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Freedom of movement (FoM) is the actual or perceived degree to which individuals or groups can move from place to place within a given environment or into and out of that environment. FoM is clearly an important consideration in the development of counterinsurgency tactics, operations, and strategies, but it is addressed infrequently and inconsistently in the doctrine and literature on counterinsurgency. A consistent, comprehensive definition of FoM must take into account the range of complexities and challenges posed by the operating environment, as well as the practical reality that FoM means something different to different groups. Focusing specifically on Afghanistan, this examination considers actual and perceived FoM for civilians, coalition and Afghan security forces, government officials, nongovernmental organizations, and insurgents and profiles the factors that influence these groups and affect data reporting in potentially misleading ways. It also serves as a guide for a bottom-up approach to developing sustainable FoM assessment processes that consider the range of variables that can enable and inhibit actual freedom to move and that can affect the subsequent analysis of FoM data. A historical and global review of a sample of the FoM assessment literature and interviews with assessment experts also clarify best practices and gaps in knowledge and capability that assessment staffs could address.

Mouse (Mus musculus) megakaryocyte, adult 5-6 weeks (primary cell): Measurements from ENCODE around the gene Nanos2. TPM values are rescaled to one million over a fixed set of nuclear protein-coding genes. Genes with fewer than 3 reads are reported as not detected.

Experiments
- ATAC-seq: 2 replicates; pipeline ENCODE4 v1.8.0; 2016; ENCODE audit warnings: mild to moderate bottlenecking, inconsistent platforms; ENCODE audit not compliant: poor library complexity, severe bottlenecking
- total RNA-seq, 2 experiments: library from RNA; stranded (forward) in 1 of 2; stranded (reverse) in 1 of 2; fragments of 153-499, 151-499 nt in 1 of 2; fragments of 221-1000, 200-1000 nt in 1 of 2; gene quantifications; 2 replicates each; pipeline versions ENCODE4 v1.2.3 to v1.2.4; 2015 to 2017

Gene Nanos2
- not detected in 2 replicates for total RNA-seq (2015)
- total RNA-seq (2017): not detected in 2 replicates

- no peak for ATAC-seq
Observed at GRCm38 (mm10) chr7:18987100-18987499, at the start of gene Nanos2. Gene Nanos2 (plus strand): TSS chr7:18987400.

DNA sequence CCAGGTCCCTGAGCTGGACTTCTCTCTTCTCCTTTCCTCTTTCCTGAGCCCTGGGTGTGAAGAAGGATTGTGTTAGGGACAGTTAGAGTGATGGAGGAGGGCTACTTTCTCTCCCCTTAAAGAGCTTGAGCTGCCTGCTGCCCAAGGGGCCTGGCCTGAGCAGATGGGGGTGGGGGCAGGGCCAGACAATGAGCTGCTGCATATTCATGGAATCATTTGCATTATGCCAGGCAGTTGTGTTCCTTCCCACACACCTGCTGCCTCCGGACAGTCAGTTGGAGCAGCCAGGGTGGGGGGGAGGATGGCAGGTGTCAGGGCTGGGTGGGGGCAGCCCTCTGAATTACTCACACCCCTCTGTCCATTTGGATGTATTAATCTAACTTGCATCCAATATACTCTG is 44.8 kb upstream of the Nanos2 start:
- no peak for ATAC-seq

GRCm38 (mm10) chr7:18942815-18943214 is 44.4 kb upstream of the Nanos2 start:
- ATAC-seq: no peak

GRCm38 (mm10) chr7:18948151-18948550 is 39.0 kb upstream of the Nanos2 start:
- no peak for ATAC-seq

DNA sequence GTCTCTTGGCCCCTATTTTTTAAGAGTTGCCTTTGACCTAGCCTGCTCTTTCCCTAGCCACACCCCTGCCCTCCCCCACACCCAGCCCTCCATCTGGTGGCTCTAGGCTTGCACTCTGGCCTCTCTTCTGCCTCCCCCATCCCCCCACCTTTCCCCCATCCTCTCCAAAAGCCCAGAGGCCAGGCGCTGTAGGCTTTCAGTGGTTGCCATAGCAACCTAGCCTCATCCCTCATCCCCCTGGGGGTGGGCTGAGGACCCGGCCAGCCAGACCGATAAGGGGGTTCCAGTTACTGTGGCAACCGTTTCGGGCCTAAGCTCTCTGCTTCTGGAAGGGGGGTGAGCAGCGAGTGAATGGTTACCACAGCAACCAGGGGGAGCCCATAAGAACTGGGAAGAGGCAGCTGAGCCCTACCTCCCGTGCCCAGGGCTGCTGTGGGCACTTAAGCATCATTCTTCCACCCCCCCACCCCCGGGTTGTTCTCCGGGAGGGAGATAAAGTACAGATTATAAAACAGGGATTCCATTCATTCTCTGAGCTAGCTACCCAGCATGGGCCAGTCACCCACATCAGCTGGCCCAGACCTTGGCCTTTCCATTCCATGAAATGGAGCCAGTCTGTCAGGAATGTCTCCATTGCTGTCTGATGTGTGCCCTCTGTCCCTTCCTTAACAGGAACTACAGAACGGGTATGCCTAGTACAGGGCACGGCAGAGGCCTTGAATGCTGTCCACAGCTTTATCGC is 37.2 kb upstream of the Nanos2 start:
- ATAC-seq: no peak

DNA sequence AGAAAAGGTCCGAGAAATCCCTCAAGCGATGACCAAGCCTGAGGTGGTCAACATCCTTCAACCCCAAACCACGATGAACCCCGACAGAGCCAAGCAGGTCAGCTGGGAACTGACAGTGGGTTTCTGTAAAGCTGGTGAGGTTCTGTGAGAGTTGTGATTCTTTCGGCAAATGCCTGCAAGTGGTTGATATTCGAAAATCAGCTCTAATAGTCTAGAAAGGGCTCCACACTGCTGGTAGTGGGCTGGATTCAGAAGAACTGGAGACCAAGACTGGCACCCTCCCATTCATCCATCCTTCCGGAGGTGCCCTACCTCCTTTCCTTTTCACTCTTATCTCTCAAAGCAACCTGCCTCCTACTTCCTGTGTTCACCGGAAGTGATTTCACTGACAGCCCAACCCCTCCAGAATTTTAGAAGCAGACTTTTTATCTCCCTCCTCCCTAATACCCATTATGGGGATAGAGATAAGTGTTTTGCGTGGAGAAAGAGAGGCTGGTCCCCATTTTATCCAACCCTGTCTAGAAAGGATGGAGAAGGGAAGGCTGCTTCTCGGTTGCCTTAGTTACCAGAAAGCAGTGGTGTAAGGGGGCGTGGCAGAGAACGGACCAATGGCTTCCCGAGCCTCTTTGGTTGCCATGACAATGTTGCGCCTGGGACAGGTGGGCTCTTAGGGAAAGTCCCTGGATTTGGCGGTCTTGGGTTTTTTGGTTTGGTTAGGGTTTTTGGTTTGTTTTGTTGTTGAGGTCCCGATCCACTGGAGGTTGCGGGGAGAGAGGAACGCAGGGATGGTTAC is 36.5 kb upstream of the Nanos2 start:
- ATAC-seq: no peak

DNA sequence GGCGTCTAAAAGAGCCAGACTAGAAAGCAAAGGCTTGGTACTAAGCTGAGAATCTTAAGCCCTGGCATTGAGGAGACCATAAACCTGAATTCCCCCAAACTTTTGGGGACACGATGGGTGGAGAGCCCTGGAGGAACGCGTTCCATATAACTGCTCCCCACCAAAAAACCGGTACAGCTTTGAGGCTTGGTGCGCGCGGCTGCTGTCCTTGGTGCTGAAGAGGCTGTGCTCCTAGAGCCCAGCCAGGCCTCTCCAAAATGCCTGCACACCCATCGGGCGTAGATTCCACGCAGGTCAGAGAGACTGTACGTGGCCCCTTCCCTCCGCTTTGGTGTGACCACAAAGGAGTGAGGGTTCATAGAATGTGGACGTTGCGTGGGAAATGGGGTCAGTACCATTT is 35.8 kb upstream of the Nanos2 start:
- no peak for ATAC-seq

The research described in this report was prepared for the U.S. Forces–Afghanistan. The research was conducted within the RAND National Defense Research Institute, a federally funded research and development center sponsored by the Office of the Secretary of Defense, the Joint Staff, the Unified Combatant Commands, the Navy, the Marine Corps, the defense agencies, and the defense Intelligence Community.

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